In general, your viral load is the most important factor in determining whether your medications are working. Other important factors are your CD4 (T-cell) count, your recent clinical history, and findings from a physical examination by your doctor. Your viral load should be tested again 2-4 weeks after you start treatment. If your drugs are working, your viral load should be decreasing, and it should continue to decrease as you continue to take your medications.
Throughout HIV treatment, your viral load should be tested every 3-4 months to make sure your drugs are still working. If your viral load is not detectable within 4-6 months after starting treatment, you should talk to your doctor about possibly changing your medications.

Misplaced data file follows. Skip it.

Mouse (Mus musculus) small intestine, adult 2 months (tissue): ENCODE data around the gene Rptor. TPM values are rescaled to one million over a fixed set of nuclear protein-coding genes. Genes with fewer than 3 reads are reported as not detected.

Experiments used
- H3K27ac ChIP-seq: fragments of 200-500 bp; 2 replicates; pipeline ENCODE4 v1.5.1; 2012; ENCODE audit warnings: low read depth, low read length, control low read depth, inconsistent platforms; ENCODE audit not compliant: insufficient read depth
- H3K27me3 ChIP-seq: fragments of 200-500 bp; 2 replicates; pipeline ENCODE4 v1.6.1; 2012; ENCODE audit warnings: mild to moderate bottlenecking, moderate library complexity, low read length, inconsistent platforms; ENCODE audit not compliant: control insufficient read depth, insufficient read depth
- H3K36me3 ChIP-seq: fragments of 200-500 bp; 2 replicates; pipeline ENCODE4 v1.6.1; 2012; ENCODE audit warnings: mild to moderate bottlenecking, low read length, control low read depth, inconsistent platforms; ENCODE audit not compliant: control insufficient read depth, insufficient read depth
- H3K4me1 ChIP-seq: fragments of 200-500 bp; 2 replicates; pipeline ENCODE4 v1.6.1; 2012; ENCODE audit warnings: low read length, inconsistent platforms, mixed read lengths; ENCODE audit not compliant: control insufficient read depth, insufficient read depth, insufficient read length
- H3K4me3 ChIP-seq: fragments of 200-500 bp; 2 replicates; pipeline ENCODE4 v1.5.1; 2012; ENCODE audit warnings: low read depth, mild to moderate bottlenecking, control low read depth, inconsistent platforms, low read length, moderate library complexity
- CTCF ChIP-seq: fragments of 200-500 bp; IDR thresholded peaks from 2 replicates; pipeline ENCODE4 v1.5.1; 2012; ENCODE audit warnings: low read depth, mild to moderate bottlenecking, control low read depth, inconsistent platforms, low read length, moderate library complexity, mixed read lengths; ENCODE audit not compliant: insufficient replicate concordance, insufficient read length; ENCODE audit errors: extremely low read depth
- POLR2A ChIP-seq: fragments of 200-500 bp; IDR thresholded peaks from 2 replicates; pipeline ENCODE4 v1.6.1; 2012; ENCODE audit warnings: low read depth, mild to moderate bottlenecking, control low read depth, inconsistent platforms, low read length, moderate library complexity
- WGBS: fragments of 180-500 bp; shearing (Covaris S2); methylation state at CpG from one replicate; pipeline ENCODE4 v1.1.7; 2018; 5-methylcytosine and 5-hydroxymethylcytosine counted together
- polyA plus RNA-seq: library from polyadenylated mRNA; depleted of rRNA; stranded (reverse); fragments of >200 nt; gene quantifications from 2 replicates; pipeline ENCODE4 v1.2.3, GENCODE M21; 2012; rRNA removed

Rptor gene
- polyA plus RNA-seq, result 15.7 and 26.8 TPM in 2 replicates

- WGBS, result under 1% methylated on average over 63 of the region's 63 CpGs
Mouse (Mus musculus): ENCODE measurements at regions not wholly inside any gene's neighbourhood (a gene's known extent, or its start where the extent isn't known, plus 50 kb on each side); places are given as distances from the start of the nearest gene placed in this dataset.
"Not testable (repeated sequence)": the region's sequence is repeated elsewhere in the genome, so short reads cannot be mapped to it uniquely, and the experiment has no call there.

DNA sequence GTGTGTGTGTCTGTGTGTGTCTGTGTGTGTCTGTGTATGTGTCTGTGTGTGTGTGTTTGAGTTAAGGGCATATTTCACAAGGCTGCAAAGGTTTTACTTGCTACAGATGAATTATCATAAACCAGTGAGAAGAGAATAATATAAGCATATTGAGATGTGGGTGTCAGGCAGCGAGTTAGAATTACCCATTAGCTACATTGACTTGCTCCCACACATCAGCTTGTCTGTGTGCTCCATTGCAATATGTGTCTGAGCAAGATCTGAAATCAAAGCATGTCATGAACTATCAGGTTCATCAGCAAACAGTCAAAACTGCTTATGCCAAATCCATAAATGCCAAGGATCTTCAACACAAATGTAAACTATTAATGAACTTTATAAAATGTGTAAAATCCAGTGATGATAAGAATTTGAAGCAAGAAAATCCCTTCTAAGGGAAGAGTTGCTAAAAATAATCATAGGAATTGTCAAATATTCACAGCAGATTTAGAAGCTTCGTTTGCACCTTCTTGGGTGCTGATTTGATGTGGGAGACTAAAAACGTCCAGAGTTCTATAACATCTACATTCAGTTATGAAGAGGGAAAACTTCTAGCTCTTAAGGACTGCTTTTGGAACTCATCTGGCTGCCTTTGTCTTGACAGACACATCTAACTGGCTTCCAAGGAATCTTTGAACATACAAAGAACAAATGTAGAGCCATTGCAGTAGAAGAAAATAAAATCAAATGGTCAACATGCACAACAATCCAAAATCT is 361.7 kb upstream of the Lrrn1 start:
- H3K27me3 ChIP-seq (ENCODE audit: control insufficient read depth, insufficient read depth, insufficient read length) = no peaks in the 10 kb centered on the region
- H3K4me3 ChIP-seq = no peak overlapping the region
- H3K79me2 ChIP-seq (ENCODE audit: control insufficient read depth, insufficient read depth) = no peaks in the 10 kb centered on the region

How fast or how much your viral load decreases may depend on other factors, not only on the drugs you are taking. These factors can include your baseline viral load and CD4 (T-cell) count (before starting therapy), whether you have used Antiretroviral drugs before, whether you have any AIDS-related illnesses, and how closely you have followed your therapy. Talk to your doctor if you are concerned about your viral load not decreasing. CD4 (T-cell) counts also may help show how well your medications are working. After starting drug therapy, your CD4 (T-cell) count should be tested every 3-6 months. Talk to your doctor if you are concerned about your CD4 (T-cell) count.